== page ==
seeds that emerged with the Green revolution. This collection and
documentation has been achieved within a politics of knowledge that has been
in favour of a dominant paradigm of science and technology research. (In this
I would request you to see the career of two biologists, Richaria and

Now. There are very many NGOs with a huge collection of materials and
processes and a `goodwill` within communities. Usually they have the consent
from the communities about holding the materials and the knolwedge about

iii) Enter Multi-lateral global legal instruments. TRIPS onwards.

Here the language of intellectual property is introduced into this knowledge
space. The space of the IP regimes is made broader to cover huge domains of
materials and practices.

The critical factor is the protection given to new research that emerges from
these earlier knowledges, primarily through patents. Patents are disclosures
with strict monopoly over usage. Here we need to recognise the State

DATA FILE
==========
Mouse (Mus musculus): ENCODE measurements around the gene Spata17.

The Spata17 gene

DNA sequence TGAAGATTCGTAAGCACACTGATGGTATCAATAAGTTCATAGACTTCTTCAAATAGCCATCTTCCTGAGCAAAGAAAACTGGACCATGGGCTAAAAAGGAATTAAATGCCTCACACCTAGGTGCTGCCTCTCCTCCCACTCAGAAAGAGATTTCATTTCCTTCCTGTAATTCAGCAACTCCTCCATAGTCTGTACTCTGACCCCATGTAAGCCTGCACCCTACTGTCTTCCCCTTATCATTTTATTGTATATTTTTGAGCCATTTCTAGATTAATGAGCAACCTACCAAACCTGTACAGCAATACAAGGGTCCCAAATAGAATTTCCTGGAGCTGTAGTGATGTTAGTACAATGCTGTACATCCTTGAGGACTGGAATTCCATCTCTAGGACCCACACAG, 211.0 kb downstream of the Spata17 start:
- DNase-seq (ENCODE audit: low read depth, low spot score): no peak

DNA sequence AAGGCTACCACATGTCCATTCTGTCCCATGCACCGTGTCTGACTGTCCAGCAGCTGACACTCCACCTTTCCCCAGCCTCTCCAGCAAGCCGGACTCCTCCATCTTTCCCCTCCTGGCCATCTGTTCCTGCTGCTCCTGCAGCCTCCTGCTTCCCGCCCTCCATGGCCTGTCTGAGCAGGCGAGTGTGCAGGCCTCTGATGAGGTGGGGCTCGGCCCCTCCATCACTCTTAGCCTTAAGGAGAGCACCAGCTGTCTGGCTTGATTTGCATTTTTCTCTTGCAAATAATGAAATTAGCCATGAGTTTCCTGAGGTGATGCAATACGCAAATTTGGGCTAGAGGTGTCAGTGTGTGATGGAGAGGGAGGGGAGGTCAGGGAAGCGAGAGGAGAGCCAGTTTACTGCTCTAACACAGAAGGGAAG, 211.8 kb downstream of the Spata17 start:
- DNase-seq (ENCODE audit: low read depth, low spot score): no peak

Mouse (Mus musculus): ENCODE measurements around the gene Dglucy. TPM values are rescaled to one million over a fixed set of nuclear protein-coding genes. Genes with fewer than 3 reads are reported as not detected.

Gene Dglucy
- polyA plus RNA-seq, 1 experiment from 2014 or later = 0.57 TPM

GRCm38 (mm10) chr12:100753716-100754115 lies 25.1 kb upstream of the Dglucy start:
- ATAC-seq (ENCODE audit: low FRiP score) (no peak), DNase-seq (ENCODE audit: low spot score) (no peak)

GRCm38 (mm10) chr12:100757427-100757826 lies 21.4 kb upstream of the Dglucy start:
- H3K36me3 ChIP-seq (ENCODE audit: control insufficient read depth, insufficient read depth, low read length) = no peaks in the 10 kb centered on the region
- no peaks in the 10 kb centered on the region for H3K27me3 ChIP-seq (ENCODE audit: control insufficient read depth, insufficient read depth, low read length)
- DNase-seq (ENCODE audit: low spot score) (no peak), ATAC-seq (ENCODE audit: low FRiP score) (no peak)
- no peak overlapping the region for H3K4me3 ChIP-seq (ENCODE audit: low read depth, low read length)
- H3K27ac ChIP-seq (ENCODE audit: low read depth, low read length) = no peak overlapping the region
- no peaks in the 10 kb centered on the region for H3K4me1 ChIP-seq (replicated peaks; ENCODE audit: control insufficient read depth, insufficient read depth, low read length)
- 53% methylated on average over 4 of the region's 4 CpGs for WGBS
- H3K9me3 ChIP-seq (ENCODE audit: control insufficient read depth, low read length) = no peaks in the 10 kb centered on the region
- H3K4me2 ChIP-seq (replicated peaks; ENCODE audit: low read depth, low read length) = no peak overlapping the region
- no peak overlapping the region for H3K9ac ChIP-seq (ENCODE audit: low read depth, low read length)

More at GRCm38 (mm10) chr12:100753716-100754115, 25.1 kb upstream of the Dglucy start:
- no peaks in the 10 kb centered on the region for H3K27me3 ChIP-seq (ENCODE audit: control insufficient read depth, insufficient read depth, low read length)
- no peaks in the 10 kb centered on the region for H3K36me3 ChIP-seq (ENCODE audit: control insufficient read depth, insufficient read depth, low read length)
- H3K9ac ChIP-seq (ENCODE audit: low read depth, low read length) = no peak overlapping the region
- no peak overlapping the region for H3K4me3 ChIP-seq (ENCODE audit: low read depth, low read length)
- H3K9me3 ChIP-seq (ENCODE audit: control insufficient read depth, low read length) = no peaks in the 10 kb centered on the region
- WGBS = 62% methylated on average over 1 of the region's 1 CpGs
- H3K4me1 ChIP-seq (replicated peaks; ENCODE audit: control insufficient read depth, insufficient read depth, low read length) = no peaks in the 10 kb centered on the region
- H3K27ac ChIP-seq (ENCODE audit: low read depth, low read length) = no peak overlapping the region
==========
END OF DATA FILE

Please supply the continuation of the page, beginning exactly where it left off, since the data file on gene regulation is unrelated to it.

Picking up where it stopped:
functionaries as an important player.

Like all IP insertions, great dreams of wealth create new constellations and
aggregates. The nightmares of dispossesion battles a weak battle, at times
emerging as bargaining rhetorics.

iv) The Enterprise.

New pharma, seed and biotech companies need new knowledges about materials
 and processes. It is critical for their survival as it will generate more
 investments and wealth. State gains by getting more revenues out of this
 `space of production`.

The Enterprise needs `rights` to use and modify materials and processes.
The Enterprise needs IP protection for its new products and processes.

Here the laboratory is a critical mediation. But these are closed
laboratories and its knowledge is made public only through the patent
regime. That is, disclose and thus retain the rights to its reproduction as
 an exclusive monopoly.

Where will it go in search of these knowledges (materials and processes)?
What kind of legal instruments will it use?

v) The Transaction

The present transaction debate is around:

a) Models of `benefit-sharing`.
The dominant position as articulated through State and section of the NGOs is
`state institution` managing on behalf of the community and then dispensing
it back into the `community`. The Enterprise pays an amount for usage and
modification and then proceeds with its new products with guaranteed IP